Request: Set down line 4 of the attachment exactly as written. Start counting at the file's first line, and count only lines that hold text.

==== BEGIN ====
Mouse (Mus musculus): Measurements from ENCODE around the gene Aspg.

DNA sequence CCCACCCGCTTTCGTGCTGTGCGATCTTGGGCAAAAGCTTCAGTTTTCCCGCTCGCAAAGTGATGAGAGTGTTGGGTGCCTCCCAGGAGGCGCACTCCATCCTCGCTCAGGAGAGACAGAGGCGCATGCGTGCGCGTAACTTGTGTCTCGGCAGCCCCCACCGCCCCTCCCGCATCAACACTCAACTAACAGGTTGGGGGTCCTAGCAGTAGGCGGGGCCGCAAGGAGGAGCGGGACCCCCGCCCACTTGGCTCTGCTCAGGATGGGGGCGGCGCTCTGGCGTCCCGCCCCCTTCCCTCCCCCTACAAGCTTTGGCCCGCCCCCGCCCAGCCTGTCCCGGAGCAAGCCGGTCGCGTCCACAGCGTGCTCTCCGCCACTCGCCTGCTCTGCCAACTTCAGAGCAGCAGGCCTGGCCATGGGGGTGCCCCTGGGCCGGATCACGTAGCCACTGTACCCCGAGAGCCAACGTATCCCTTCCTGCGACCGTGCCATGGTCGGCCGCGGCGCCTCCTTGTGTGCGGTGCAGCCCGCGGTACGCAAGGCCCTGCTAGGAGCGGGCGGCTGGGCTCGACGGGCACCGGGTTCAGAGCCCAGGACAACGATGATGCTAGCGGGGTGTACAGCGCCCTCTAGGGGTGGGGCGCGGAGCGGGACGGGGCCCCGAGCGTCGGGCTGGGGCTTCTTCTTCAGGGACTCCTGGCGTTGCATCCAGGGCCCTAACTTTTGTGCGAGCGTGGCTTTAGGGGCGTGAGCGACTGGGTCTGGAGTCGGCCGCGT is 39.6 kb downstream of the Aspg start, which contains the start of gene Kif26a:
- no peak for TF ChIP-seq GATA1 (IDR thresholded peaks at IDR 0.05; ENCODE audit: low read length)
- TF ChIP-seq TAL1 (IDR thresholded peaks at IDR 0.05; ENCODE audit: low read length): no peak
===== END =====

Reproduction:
- TF ChIP-seq TAL1 (IDR thresholded peaks at IDR 0.05; ENCODE audit: low read length): no peak